So, should you use hashtags or not? Yes, but sparingly. General rule of thumb: include no more than three hashtags per tweet. (I favor one or two). Fewer hashtags are more aesthetically pleasing and more readable. Too many hashtags can be a turn-off to potential followers. Another suggestion, put some thought into your hashtags. Just don’t tag words willy nilly. Tag the most important words in the tweet, that way you are highlighting what is actually important and attracting the appropriate audience. Your followers will appreciate it.

I hope this was helpful to you. As always, comments are welcome. #Thankyou4stoppingby! Just kidding, but really, thank you for stopping by:)

Writers, Get off the Island and Join an Online Community


In a recent post, I discussed writing as a full-time career and the things to consider before taking the plunge. Several published authors commented to my blog post and shared their personal thoughts on the subject. To my surprise, none of them discussed the financial strains of writing for a living; instead, they focused on social isolation as the main frustration. To me, this would seem a small drawback compared to financial insecurity, but when you consider the implications of social isolation, it makes sense. Think about it. Writing is a solitary process that can be very frustrating at times. It demands a lot of time and self-sacrifice. Unless writers have support at home, they often become depressed, lonely, and discouraged. Even with support from loved ones, a writer can feel alone, like being strandard on an island with only a laptop for company. But it doesn’t have to be that way.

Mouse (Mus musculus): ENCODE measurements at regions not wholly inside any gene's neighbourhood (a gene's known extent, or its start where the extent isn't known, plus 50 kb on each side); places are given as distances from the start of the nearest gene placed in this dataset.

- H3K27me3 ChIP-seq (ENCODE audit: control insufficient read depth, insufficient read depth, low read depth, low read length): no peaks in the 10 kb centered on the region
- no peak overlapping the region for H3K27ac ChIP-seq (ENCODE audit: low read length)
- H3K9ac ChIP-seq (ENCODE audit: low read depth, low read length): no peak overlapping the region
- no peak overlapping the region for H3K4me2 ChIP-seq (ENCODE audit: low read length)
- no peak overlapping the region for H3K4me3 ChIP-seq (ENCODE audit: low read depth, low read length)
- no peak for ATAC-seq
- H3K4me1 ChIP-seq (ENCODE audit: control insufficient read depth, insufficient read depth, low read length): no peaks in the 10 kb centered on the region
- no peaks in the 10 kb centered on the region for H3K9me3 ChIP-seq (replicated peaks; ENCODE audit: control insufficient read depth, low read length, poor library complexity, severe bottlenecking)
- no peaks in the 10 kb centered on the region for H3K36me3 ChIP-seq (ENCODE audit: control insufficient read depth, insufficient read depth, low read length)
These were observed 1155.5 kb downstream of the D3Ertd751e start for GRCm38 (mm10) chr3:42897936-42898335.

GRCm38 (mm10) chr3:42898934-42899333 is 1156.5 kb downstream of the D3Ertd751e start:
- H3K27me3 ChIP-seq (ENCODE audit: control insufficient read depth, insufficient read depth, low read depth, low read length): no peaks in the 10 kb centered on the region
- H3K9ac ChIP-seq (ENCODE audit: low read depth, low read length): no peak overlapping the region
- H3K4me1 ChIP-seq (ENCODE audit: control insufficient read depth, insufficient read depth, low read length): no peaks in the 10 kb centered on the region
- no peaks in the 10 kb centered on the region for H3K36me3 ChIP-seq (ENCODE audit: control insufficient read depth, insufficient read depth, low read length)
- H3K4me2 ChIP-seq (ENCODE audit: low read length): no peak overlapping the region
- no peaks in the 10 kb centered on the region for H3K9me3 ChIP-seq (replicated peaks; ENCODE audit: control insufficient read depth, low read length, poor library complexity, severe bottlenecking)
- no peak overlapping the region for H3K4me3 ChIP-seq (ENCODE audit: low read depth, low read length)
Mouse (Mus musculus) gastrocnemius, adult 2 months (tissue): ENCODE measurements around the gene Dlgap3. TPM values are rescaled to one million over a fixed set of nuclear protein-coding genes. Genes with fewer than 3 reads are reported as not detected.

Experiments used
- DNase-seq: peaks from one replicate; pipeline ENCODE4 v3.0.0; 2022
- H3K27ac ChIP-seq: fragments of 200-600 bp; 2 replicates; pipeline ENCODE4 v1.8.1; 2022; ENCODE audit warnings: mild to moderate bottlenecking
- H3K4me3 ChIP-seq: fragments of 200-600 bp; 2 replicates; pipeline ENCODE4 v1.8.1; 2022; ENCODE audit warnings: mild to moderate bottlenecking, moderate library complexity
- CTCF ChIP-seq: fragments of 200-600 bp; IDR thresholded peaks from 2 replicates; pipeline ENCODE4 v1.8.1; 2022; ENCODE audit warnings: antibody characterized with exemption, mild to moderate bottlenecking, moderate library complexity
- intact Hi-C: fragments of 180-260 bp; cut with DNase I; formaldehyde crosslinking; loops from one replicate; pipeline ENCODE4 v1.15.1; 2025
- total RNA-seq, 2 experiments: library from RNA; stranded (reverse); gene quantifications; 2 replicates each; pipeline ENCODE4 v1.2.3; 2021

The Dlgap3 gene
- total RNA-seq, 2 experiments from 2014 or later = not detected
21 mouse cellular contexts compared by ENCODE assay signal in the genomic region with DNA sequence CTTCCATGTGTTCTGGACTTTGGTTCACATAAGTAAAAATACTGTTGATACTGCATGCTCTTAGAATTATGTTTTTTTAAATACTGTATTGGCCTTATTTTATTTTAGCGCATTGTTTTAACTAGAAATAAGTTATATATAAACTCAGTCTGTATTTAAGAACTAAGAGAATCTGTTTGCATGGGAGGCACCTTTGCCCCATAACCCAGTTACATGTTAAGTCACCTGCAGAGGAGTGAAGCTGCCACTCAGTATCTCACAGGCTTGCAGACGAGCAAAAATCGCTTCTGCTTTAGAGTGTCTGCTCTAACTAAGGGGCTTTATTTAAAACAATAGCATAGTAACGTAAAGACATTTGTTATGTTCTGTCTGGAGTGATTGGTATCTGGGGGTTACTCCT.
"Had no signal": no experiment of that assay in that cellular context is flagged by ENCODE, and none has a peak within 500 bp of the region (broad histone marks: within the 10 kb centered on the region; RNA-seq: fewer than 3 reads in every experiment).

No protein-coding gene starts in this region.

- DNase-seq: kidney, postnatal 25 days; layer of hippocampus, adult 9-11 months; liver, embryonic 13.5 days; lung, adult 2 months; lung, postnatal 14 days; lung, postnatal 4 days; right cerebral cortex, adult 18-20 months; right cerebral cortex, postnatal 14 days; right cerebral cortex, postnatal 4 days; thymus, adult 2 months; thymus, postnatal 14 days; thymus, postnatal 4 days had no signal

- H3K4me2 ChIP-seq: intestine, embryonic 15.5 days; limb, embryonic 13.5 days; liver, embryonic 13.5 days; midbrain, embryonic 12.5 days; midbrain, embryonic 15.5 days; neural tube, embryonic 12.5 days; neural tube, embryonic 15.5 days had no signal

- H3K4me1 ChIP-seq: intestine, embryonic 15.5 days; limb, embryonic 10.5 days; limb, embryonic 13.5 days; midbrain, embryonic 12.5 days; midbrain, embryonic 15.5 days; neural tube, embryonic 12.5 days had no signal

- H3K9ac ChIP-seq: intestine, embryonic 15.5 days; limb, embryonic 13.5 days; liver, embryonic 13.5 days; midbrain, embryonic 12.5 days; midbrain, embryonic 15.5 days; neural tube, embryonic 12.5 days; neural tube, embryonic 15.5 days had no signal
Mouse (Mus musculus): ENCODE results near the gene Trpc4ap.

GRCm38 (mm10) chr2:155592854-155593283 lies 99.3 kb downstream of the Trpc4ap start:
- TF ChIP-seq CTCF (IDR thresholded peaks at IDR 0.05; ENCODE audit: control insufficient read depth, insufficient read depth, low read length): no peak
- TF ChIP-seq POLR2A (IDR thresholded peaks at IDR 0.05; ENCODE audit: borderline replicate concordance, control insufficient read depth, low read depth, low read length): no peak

Being a writer can feel like being strandard on an island with only your laptop for company. But it doesn’t have to be that way.

The internet has made it easier than ever for writers to connect with like-minded and supportive individuals and build an online community!

Facebook is a good place to start. You can create an individual profile that includes information about yourself, your writing, etc. Many people use Facebook to connect with family and friends, so why not use Facebook to connect with other writers and readers? You can also join or create a Facebook group. Facebook has a new messenger feature that allows friends to chat to one another in real time.

Twitter is probably the most popular social networking site being used by writers. It’s easy to gain a large following and share resources. Many writers use Twitter for promotion and advertising of their writing, but it’s more beneficial to focus on networking. There is a private message option, but most interaction happens on the timeline in real time.